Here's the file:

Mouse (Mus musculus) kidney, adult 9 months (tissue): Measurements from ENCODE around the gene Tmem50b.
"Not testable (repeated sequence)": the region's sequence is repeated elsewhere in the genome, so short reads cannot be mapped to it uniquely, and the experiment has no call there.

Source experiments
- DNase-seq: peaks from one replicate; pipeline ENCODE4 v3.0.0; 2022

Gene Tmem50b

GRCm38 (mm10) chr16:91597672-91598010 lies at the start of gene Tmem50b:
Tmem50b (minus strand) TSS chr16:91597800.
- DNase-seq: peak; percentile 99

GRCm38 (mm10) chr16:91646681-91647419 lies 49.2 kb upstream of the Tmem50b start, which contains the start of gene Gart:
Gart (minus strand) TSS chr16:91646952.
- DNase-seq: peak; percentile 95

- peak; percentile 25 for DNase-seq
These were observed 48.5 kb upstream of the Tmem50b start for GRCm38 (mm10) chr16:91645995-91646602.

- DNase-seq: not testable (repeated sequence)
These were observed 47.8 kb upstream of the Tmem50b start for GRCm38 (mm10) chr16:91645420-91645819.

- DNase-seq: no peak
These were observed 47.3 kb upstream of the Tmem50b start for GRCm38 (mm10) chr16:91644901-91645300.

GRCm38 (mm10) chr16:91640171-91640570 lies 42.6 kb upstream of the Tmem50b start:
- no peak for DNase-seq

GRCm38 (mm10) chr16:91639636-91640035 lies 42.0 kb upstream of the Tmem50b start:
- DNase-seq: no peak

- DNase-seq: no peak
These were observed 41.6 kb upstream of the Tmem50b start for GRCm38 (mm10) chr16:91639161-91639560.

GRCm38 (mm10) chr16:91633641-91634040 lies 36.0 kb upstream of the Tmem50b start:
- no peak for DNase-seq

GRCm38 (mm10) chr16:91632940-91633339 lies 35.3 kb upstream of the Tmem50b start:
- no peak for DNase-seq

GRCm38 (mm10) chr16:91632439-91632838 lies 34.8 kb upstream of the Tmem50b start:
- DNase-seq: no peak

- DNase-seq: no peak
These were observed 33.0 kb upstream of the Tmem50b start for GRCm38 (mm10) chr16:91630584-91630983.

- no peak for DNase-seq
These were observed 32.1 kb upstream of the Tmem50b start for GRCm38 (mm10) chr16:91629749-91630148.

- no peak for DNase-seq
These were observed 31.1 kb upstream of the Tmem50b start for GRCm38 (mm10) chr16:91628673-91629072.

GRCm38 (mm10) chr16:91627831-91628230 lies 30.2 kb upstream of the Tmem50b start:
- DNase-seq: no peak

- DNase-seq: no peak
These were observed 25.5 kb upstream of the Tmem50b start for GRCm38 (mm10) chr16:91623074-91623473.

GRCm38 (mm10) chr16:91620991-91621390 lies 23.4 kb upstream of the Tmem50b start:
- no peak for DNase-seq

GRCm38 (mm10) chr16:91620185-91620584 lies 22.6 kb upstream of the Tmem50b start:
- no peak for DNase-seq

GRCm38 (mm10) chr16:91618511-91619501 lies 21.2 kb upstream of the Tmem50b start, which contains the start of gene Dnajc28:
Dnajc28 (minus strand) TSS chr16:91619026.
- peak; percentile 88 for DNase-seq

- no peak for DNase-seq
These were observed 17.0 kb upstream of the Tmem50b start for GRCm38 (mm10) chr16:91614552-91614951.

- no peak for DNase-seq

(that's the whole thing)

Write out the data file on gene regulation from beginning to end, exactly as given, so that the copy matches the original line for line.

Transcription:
Mouse (Mus musculus) kidney, adult 9 months (tissue): Measurements from ENCODE around the gene Tmem50b.
"Not testable (repeated sequence)": the region's sequence is repeated elsewhere in the genome, so short reads cannot be mapped to it uniquely, and the experiment has no call there.

Source experiments
- DNase-seq: peaks from one replicate; pipeline ENCODE4 v3.0.0; 2022

Gene Tmem50b

GRCm38 (mm10) chr16:91597672-91598010 lies at the start of gene Tmem50b:
Tmem50b (minus strand) TSS chr16:91597800.
- DNase-seq: peak; percentile 99

GRCm38 (mm10) chr16:91646681-91647419 lies 49.2 kb upstream of the Tmem50b start, which contains the start of gene Gart:
Gart (minus strand) TSS chr16:91646952.
- DNase-seq: peak; percentile 95

- peak; percentile 25 for DNase-seq
These were observed 48.5 kb upstream of the Tmem50b start for GRCm38 (mm10) chr16:91645995-91646602.

- DNase-seq: not testable (repeated sequence)
These were observed 47.8 kb upstream of the Tmem50b start for GRCm38 (mm10) chr16:91645420-91645819.

- DNase-seq: no peak
These were observed 47.3 kb upstream of the Tmem50b start for GRCm38 (mm10) chr16:91644901-91645300.

GRCm38 (mm10) chr16:91640171-91640570 lies 42.6 kb upstream of the Tmem50b start:
- no peak for DNase-seq

GRCm38 (mm10) chr16:91639636-91640035 lies 42.0 kb upstream of the Tmem50b start:
- DNase-seq: no peak

- DNase-seq: no peak
These were observed 41.6 kb upstream of the Tmem50b start for GRCm38 (mm10) chr16:91639161-91639560.

GRCm38 (mm10) chr16:91633641-91634040 lies 36.0 kb upstream of the Tmem50b start:
- no peak for DNase-seq

GRCm38 (mm10) chr16:91632940-91633339 lies 35.3 kb upstream of the Tmem50b start:
- no peak for DNase-seq

GRCm38 (mm10) chr16:91632439-91632838 lies 34.8 kb upstream of the Tmem50b start:
- DNase-seq: no peak

- DNase-seq: no peak
These were observed 33.0 kb upstream of the Tmem50b start for GRCm38 (mm10) chr16:91630584-91630983.

- no peak for DNase-seq
These were observed 32.1 kb upstream of the Tmem50b start for GRCm38 (mm10) chr16:91629749-91630148.

- no peak for DNase-seq
These were observed 31.1 kb upstream of the Tmem50b start for GRCm38 (mm10) chr16:91628673-91629072.

GRCm38 (mm10) chr16:91627831-91628230 lies 30.2 kb upstream of the Tmem50b start:
- DNase-seq: no peak

- DNase-seq: no peak
These were observed 25.5 kb upstream of the Tmem50b start for GRCm38 (mm10) chr16:91623074-91623473.

GRCm38 (mm10) chr16:91620991-91621390 lies 23.4 kb upstream of the Tmem50b start:
- no peak for DNase-seq

GRCm38 (mm10) chr16:91620185-91620584 lies 22.6 kb upstream of the Tmem50b start:
- no peak for DNase-seq

GRCm38 (mm10) chr16:91618511-91619501 lies 21.2 kb upstream of the Tmem50b start, which contains the start of gene Dnajc28:
Dnajc28 (minus strand) TSS chr16:91619026.
- peak; percentile 88 for DNase-seq

- no peak for DNase-seq
These were observed 17.0 kb upstream of the Tmem50b start for GRCm38 (mm10) chr16:91614552-91614951.

- no peak for DNase-seq